Thursday, July 19, 2007

I've been to London and...?

...saw that the Church and the Parliament are right next to one another.
Of course the only reason this enormous church stands across the road from Parliament is so that the Government can keep an eye on the Church. This is not a new idea. Constantine did this 1700 years ago, and England’s King Henry Vlll followed suite. Parliament appoints the Archbishops, and the other Bishops, Canons and Deans. And the Queen is head of the Church.

As a South African this is familiar: the Apartheid Government understood the usefulness of a close relationship between church and state. At one time two brothers shared this responsibility – one as Prime Minister and the other as Moderator of the Dutch Reformed Church. The political ideology of Apartheid was blessed by the religious leaders of the Christian church.

As I watch this proximity of church and state I am acutely aware of how my Methodist colleagues revel in the close relationship between our Church and the current South African Government. A former Presiding Bishop, was overjoyed to be the pastor who presided over the marriage of Nelson Mandela to Graca Machel. Another former Presiding Bishop left our church to become the leader of the Pan African Congress. And many, many Methodist Ministers currently revel in their close relationship (often by blood and clan) with members of Parliament.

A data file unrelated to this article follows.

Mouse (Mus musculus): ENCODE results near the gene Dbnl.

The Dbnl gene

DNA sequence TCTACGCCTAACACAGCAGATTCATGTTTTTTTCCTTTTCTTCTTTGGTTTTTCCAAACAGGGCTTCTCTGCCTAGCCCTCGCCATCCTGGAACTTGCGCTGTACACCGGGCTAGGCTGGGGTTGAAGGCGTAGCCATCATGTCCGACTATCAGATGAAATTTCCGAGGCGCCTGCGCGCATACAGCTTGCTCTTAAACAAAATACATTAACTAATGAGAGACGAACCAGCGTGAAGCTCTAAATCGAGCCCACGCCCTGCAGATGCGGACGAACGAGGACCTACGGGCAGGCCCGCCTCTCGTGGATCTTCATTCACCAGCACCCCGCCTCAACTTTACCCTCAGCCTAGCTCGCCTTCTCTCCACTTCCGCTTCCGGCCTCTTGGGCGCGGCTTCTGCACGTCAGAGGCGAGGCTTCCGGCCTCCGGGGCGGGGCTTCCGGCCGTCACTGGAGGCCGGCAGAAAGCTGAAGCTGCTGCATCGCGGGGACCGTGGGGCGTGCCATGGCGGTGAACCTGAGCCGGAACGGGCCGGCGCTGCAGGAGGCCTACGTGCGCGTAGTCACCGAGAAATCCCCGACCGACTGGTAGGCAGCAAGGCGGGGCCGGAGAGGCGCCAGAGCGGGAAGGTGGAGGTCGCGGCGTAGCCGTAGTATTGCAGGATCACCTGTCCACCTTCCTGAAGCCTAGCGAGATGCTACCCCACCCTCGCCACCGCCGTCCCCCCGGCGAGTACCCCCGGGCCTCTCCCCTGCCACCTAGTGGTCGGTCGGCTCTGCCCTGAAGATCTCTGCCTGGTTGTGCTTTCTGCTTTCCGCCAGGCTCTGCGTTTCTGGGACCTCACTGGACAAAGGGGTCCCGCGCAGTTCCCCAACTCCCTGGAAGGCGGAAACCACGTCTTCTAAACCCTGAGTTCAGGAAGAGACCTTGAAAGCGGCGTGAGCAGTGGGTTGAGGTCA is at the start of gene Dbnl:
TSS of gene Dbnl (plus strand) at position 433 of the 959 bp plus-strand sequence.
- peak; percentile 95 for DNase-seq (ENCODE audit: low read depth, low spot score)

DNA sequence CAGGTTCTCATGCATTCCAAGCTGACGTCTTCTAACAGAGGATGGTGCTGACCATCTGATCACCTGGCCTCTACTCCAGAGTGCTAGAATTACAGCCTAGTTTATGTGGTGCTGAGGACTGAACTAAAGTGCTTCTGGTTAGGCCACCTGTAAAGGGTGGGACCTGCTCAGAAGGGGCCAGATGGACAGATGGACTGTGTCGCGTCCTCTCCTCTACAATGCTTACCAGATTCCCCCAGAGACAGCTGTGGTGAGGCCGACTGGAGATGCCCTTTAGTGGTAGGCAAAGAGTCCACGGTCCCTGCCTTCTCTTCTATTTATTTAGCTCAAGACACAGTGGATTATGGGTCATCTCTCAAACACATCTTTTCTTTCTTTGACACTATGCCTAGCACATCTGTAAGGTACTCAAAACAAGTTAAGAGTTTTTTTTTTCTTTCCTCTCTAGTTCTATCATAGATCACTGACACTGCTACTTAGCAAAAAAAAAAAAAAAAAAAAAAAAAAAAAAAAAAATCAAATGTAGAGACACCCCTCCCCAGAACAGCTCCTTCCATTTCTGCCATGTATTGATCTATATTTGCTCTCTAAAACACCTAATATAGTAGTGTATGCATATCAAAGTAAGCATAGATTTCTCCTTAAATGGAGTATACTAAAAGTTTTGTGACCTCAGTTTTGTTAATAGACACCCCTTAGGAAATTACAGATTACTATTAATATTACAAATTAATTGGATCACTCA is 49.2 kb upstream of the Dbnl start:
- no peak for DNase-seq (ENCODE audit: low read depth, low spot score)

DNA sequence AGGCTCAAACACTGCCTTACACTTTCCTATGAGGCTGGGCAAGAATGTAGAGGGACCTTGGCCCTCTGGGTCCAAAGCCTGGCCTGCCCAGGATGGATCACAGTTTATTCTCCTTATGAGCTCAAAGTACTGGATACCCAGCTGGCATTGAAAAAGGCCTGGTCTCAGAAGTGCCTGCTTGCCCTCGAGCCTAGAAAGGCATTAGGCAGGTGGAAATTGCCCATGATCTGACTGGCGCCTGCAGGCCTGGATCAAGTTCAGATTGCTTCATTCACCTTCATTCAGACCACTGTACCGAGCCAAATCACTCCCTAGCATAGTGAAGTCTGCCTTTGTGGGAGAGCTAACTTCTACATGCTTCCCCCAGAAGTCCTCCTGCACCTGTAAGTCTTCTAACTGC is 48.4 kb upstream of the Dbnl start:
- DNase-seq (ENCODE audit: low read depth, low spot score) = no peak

In London the members of Parliament could walk across the road to Westminster Abbey and talk with God… which I suspect would be seen as a novel concept.
Actually asking God about affairs of state…why, it’s preposterous!
Probably as preposterous as the Methodist leadership challenging Thabo Mbeki’s government about the silence on Zimbabwe’s crisis; and Hiv/Aids; and the hardships faced by refugees/illegal aliens in our country; and the greed of the upwardly mobile who are steadily increasing the gap between the wealthy and the poor.

Pray for us to find the courage to move the front door of the church a little further away from the front door of parliament – so that we make some space for the perspectives of God to come between us.

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